Hack, the patriarch breeder and trainer, is aged and blind, and his wife, Louetta, is confined by rheumatoid arthritis. Their daughter, Jewel, struggles to care for them and the horses while dealing with her own home and job—not to mention her lackluster second husband, Eddie, and Carley, her drug-addicted daughter. Many days, Jewel is only sure she loves the horses. But she holds it all together. Until her brother, Cal, shows up again. Jewel already has reason to hate Cal, and when he meets up with Carley, he throws the family into crisis—and gives Jewel reason to pick up a gun.
Every family has heartbreaks, failures, a black sheep or two. And some families end in tatters. But some stumble on the secret of survival: if the leader breaks down, others step up and step in. In this lyrical novel, when the inept, the addict, and the ex-con join to weave the family story back together, either the barn will burn to the ground or something bigger than any of them will emerge, shining with hope. Remember My Beauties grows large and wide as it reveals what may save us.
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Finally! A book that does not rely on over-used stereotypes of Kentuckians! There was a television show a couple of years back that was quite popular, but it rubbed me the wrong way. It involved someone returning home to a small Kentucky town after a number of years. But most of the locals were illiterate, inbred, income-challenged and involved in the 'hillbilly heroin trade'.
Hugo's Kentucky is a more balanced view. To be sure, we have our share of the 'less reputable members of society'. Most Kentuckians are just like most other people - trying to make an honest living and make better lives for themselves and their families.
Probably the two things Kentucky is most famous for is horses (and the Kentucky Derby) and basketball. On one side of the state we even 'bleed blue', which is also appropriate for the horse trade because thoroughbred racing is called 'the sport of kings'.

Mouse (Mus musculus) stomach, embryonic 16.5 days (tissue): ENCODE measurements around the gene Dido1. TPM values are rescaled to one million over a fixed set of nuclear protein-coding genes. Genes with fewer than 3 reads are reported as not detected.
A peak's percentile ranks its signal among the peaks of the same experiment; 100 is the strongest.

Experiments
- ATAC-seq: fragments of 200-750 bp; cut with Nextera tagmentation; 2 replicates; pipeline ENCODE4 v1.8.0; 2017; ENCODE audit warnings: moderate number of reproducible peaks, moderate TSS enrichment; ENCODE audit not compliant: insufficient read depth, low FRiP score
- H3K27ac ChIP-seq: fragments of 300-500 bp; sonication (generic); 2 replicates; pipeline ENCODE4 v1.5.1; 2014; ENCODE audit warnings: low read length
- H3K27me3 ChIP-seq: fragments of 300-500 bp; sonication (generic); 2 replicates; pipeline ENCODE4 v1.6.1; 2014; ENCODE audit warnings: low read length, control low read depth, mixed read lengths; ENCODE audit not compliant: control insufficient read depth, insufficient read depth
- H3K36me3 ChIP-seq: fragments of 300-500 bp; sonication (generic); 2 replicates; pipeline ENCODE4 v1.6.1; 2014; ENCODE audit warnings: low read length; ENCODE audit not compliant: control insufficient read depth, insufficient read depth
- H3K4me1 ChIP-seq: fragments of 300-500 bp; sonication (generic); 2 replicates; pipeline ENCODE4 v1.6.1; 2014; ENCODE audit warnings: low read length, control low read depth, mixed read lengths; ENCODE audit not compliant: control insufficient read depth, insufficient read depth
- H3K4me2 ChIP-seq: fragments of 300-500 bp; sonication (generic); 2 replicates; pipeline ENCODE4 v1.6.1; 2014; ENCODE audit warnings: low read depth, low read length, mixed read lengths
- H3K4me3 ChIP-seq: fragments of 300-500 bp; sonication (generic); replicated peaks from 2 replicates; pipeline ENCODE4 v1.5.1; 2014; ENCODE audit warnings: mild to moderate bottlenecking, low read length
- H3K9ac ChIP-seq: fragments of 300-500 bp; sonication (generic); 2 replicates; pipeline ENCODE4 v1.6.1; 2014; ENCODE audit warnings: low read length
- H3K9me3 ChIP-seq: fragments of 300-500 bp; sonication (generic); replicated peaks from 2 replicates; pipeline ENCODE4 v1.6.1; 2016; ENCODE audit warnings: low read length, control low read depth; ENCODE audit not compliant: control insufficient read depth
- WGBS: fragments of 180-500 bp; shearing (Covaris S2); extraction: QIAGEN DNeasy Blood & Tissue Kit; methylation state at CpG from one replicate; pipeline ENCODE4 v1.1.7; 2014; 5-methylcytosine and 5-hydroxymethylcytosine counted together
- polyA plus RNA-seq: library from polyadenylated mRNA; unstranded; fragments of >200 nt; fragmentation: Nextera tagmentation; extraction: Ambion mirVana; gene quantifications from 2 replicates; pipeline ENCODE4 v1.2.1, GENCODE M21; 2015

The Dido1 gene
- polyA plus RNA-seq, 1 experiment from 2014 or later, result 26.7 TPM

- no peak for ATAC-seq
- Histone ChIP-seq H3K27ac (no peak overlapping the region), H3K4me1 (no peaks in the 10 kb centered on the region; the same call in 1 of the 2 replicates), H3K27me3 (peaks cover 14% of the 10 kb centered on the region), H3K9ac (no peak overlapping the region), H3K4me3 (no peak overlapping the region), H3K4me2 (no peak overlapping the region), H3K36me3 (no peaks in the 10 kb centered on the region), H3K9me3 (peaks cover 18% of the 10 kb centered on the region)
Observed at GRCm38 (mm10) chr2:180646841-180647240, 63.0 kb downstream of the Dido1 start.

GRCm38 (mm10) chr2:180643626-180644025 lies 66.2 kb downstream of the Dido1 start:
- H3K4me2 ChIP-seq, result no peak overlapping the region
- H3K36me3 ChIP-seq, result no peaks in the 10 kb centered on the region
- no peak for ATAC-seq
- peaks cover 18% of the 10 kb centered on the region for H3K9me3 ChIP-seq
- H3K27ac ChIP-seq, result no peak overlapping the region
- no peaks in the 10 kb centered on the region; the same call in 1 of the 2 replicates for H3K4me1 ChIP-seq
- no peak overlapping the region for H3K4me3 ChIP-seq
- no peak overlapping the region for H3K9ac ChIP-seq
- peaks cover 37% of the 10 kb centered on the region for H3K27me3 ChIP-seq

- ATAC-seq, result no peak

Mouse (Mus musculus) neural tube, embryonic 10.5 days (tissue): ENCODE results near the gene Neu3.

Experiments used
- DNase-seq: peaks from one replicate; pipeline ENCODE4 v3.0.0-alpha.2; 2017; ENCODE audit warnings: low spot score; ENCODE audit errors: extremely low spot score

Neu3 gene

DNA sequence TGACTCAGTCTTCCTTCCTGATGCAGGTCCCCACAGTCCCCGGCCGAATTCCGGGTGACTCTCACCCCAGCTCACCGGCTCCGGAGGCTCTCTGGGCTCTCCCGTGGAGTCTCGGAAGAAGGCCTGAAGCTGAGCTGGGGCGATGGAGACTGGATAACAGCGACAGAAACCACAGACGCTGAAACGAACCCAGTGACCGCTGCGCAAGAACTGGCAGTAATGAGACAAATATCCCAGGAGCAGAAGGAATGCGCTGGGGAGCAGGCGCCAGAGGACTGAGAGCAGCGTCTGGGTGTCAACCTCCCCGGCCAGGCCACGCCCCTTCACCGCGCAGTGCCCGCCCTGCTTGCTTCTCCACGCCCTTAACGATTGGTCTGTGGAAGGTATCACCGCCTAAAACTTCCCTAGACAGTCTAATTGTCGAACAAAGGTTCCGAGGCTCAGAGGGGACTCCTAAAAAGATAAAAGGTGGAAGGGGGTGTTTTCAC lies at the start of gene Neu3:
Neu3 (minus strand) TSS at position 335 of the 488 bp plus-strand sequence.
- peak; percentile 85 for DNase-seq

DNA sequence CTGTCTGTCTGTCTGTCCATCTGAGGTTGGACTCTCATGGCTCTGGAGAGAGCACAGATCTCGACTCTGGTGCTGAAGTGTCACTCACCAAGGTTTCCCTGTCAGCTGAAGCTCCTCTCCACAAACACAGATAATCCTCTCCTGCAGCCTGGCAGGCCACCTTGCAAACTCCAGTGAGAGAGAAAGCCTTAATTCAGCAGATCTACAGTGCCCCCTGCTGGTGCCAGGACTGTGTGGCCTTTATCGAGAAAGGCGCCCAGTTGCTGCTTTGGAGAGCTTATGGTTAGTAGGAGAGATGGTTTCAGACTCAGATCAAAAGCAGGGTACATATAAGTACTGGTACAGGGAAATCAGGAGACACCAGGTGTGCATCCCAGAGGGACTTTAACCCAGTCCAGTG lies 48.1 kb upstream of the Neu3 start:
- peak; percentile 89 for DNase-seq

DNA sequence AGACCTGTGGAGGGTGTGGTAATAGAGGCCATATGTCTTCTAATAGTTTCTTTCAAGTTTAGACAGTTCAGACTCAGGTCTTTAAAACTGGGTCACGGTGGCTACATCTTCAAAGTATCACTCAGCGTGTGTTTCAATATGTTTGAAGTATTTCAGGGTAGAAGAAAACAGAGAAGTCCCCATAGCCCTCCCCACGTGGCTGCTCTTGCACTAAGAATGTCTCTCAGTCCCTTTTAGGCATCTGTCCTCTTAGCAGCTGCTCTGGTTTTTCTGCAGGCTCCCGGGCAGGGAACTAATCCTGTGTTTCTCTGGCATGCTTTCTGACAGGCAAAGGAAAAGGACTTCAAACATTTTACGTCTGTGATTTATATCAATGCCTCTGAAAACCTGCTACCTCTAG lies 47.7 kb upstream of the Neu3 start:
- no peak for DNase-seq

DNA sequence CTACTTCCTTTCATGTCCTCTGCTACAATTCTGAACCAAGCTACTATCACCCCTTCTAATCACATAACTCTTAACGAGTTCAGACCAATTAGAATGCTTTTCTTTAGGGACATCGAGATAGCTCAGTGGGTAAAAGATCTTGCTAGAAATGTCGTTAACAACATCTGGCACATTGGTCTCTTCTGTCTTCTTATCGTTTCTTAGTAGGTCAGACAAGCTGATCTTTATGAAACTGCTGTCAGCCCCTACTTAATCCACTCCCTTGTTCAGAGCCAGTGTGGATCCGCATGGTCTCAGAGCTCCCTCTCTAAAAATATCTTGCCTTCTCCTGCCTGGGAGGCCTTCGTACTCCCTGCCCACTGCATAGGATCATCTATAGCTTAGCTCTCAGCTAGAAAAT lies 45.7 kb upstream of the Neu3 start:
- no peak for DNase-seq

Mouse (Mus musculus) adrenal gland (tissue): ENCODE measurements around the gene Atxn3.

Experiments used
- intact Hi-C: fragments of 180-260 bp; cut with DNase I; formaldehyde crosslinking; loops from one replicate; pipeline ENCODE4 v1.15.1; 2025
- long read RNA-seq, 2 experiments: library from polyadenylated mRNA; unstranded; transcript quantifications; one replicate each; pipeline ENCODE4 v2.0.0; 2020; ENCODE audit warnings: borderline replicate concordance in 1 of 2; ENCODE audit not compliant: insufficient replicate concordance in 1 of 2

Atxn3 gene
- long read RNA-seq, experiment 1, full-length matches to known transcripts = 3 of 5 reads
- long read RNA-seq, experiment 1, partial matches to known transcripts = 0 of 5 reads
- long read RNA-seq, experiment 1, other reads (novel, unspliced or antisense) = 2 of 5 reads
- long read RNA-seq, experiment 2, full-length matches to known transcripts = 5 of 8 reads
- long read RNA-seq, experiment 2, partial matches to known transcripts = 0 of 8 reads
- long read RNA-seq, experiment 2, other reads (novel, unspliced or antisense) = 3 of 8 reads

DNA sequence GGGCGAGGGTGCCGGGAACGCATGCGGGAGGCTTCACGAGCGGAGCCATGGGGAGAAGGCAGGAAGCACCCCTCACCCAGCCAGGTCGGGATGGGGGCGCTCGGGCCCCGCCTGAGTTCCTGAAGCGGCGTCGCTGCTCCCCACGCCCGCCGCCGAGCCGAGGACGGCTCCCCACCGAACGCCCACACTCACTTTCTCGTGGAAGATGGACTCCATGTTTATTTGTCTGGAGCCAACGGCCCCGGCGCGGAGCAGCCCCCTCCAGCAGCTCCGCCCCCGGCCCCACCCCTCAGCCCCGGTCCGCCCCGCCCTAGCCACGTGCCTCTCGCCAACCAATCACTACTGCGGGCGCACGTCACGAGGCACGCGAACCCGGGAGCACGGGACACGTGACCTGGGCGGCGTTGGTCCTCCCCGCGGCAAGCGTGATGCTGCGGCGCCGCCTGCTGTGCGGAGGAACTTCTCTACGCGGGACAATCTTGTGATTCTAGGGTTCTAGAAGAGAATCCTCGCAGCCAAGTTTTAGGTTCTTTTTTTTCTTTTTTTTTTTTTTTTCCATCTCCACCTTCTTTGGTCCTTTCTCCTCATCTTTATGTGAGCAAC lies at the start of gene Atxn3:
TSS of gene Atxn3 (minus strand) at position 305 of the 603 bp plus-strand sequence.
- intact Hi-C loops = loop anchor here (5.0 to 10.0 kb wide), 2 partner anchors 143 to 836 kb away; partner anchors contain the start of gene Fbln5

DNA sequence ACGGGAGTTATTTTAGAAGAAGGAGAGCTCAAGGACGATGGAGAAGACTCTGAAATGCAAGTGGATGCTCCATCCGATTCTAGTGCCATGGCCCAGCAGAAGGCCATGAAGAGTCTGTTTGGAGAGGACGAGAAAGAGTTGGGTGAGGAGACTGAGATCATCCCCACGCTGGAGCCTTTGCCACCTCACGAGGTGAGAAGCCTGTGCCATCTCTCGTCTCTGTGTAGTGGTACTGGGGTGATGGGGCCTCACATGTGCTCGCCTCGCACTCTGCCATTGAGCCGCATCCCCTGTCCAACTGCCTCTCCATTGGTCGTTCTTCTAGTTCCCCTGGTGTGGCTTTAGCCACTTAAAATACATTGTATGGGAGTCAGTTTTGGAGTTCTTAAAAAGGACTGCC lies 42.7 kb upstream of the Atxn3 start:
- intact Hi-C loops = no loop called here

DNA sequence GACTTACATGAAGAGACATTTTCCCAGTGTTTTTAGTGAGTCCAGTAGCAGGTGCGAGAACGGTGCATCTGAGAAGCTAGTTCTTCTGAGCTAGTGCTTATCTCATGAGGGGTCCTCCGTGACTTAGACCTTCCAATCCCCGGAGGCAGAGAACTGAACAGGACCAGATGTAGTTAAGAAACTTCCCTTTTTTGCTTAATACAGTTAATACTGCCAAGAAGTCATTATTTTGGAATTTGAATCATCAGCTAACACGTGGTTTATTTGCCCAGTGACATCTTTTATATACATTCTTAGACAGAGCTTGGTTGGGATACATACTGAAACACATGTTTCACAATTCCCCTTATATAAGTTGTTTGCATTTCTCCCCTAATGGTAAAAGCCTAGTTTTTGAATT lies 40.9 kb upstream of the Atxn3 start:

Two things many Kentuckians have in common are a love of family and the ability to 'keep treading' until we reach firmer ground. Jewel is that kind of woman. She has to be. Her aging parents are unable to care fully for themselves anymore. Her daughter is into drugs. Her step-daughter is *ahem* a young woman of easy virtue and her 2nd husband seems to care for her hair as much as he cares for her.
'The beauties' referred to in the title are the horses on the family farm. Jewel's father was a breeder and trainer, but can no longer care for the horses as he once did due to the loss of his eyesight. But he doesn't want to 'give up' either.
Author Lynne Hugo gives us a very 'real' story. The action is alternately poignant and breath-taking. The characters are flesh-and-blood in all its strength and weakness - in fact, I think I know a couple of them in real life. (Ok. So I only know people like them. Work with me. *grin*)
Remember My Beauties rockets to at least the top three of my list of favorite novels set in Kentucky. I know there are several reading challenges that feature filling in a list of books set in each state of the US and heartily recommend this book to fill folks' Kentucky space.
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(Disclosure: I received a copy of this book from the author and publishers via TLC Book Tours in exchange for my honest review.)